By Amy Brustuen, Southwest Initiative Foundation
NOTE: For this article, all three locally staffed crisis lines in southwest Minnesota were contacted as well as the call center for 988 Lifeline that receives calls from our region. Two call centers and 988 Lifeline participated in interviews to discuss what happens when a person calls, texts or chats. Their information is combined below.
What is a crisis line?
In southwest Minnesota there are staff trained to answer local crisis lines at Woodland Centers, Western Mental Health and Southwestern Mental Health. These lines will triage callers for the right level of service, anywhere from a quick phone call to a transfer to a warmline to sending out mobile crisis staff. There is also a 988 Lifeline that spans all of the United States with call centers scattered throughout, including four in Minnesota (two for texting). When people dial or text 988 on their phones, it goes to the call center closest to the region their phone number is from, not where they are located at the time.
Who calls a crisis hotline?
Sometimes people call a crisis line when they are concerned about others like their children, parents or friends. Sometimes it’s people who are in unsafe situations due to their own mental health or something going on around them. Sometimes it’s people who are looking for simple information needed to help them get through the day. Often people are struggling to cope in some way, but it’s the caller who decides what that means to them.
What does a typical call look like?
Some examples of calls include a person who is having an anxiety attack, someone who woke frightened from a nightmare, a caregiver looking for support to get through their day, someone who has questions that are important for their day-to-day functioning or people who are simply overwhelmed. Sometimes youth call, or more often will use the text line. There is no minimum age to call, but if it’s one of the centers that offers mobile crisis services after the phone call, a parent would need to consent for a worker to be dispatched.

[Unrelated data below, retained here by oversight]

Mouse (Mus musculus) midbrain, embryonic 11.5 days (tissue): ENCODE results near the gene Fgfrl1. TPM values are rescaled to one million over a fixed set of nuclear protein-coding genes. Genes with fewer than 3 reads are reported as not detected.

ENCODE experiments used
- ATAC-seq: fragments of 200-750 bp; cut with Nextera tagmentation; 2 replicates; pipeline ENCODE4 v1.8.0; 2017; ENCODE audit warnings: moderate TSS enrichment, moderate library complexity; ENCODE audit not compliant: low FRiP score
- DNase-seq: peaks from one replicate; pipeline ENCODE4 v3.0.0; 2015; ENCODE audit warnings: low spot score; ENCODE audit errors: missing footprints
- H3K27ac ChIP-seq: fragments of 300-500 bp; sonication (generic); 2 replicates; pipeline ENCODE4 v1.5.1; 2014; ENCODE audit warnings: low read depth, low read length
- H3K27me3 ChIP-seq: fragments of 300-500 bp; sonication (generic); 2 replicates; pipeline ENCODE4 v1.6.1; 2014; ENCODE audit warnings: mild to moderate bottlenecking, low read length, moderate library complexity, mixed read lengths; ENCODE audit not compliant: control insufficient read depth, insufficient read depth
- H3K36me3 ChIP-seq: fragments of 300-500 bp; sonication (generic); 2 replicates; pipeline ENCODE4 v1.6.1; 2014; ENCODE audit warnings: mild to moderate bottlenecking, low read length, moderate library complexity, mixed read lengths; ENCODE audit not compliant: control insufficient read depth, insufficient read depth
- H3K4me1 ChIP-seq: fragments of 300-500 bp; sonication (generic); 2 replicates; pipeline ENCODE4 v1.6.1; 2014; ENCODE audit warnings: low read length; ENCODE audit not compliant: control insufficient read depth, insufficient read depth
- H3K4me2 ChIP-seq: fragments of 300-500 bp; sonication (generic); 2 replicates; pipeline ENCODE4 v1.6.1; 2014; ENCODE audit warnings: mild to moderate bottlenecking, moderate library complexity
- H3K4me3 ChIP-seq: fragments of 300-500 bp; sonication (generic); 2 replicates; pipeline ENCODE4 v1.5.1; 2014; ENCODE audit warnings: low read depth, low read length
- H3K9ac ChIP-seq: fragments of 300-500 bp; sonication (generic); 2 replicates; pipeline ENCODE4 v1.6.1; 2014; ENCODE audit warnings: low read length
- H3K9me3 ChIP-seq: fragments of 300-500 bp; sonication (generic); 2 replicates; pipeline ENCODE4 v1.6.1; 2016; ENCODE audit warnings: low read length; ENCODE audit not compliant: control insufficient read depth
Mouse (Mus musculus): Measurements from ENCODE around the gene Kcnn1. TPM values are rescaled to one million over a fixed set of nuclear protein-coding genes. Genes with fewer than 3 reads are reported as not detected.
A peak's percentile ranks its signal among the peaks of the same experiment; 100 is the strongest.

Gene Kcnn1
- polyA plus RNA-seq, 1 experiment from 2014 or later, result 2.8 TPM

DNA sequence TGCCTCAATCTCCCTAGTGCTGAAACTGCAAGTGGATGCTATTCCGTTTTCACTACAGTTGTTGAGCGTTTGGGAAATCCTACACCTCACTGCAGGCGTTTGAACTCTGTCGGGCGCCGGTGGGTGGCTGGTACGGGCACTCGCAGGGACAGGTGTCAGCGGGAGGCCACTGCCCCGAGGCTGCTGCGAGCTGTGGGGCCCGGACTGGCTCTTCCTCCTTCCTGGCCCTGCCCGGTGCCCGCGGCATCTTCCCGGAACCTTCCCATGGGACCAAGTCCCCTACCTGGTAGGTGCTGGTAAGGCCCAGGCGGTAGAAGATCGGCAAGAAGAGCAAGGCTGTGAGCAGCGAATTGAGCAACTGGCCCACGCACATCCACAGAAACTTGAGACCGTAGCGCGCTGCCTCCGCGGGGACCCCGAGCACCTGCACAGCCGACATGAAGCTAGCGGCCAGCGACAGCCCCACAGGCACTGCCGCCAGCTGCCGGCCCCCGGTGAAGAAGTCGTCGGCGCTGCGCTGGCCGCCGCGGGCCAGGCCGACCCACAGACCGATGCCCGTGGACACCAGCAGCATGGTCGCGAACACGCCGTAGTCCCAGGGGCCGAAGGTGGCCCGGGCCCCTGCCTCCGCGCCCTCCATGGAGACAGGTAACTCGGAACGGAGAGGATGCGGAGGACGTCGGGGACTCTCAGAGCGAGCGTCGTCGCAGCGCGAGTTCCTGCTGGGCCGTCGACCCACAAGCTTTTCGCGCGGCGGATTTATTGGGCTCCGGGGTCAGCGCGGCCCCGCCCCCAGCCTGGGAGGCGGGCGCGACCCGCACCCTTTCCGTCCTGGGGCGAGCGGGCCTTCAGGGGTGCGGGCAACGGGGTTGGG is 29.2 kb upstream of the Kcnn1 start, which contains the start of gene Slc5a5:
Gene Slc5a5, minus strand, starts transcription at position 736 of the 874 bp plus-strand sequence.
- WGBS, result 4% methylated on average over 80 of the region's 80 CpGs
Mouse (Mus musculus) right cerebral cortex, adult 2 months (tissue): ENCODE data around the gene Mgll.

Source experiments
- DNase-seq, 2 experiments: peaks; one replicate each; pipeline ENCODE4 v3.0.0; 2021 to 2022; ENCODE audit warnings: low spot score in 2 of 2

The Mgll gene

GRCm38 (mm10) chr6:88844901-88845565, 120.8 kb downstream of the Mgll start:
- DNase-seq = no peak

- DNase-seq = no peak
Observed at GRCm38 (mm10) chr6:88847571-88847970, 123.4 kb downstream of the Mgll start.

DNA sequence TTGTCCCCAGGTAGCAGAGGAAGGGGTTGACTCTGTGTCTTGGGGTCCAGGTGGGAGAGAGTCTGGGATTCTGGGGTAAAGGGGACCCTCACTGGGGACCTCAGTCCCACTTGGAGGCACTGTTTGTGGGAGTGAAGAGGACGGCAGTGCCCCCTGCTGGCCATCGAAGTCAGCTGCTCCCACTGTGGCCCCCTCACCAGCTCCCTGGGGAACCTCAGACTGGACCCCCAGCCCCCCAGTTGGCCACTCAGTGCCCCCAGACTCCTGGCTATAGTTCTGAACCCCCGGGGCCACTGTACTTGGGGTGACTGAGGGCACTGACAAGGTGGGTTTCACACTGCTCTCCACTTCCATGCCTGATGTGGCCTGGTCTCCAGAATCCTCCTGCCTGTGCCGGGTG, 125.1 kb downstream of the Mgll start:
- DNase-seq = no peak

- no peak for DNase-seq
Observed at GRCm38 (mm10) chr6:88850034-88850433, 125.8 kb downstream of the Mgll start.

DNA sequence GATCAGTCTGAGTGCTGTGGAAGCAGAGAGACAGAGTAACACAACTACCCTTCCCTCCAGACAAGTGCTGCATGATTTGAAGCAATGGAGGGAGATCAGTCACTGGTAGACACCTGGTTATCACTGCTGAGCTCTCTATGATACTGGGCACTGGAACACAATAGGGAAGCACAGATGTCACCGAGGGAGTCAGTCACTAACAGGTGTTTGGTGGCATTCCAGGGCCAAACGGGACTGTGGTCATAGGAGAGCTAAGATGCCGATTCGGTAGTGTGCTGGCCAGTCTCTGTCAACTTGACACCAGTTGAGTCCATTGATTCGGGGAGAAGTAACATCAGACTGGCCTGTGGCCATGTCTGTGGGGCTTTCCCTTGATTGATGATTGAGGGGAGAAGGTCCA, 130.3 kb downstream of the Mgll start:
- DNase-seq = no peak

Will the police show up at my house?
It is extremely rare that law enforcement will know that you called and even more rare that they would respond; the goal is to come alongside people to give them what they need to keep them safe and at home. When someone who is thinking about suicide calls a crisis line, the fact that they called typically means they want to talk about other options. If this happens, the hotline will talk with the person about a safety plan and help make a safety plan. There is a new law (“Travis’s Law”) that adds some element of consent for emergency services to be sent out. This is still new and not yet interpreted the same across all counties. At any rate, this is done as a last option when an attempt is in process, or the person is steadfast in their intention to hurt themselves or someone else.
Is my situation “bad enough” to warrant calling someone?
The overwhelming response among all call centers is that it’s the caller who decides if the hotline is needed. According to one call center interviewed, it’s time to call when “it’s too much for today.” There is no minimum threshold for when things warrant the call center. They are not an emergency services line, so if emergency response services are needed it is best to call 911.
Do I need to give my name?
They will ask you for your name and location, but it is up to you if you give it or what you wish to be called. They do not “trace” calls. They ask you for the location so that they can refer you to local resources.
What if I don’t know what to talk about?
One person interviewed said that many calls start with something like “I don’t know if this is a crisis or if I called the right place, but …” The staff who answer the phone are trained to facilitate these conversations. The staff will also have some standard questions that they ask every caller because they are working to define what kind of support you need and what is needed to keep you safe.
Do I need to pay for this?
Some of the centers operate with state and local government dollars. The 988 line is paid for using federal and state funds as well funds from the surcharges that we all pay for on our phone lines. We are all paying for these lines, and these services are for all of us. If you call a center that has mobile crisis and they dispatch a clinician, they may ask for your insurance information so that they can bill, but it is unlikely that they will bill you for any remaining portions.
Where to call
- 988 Lifeline: Text/call/chat the numbers 988 on your phone.
- Woodland Centers Crisis Center: 800-432-8781
(Big Stone, Chippewa, Kandiyohi, Lac qui Parle, Meeker, Renville and Swift counties)
- Southwestern Mental Health: 800-642-1525
(Cottonwood, Jackson, Nobles, Pipestone, and Rock counties)
- Western Mental Health: 800-658-2429
(Lincoln, Lyon, Murray, Redwood and Yellow Medicine counties)
- McLeod County Mental Health Crisis Response: 888-302-2898
Warm Line Numbers
- Wellness in the Woods (5 p.m. to 9 a.m.): 844-739-6369
- Mental Health Minnesota: 651-288-0400 or text 85511
This information is intended to be general summary information for public use and doesn’t replace professional mental health advice, diagnosis, or treatment.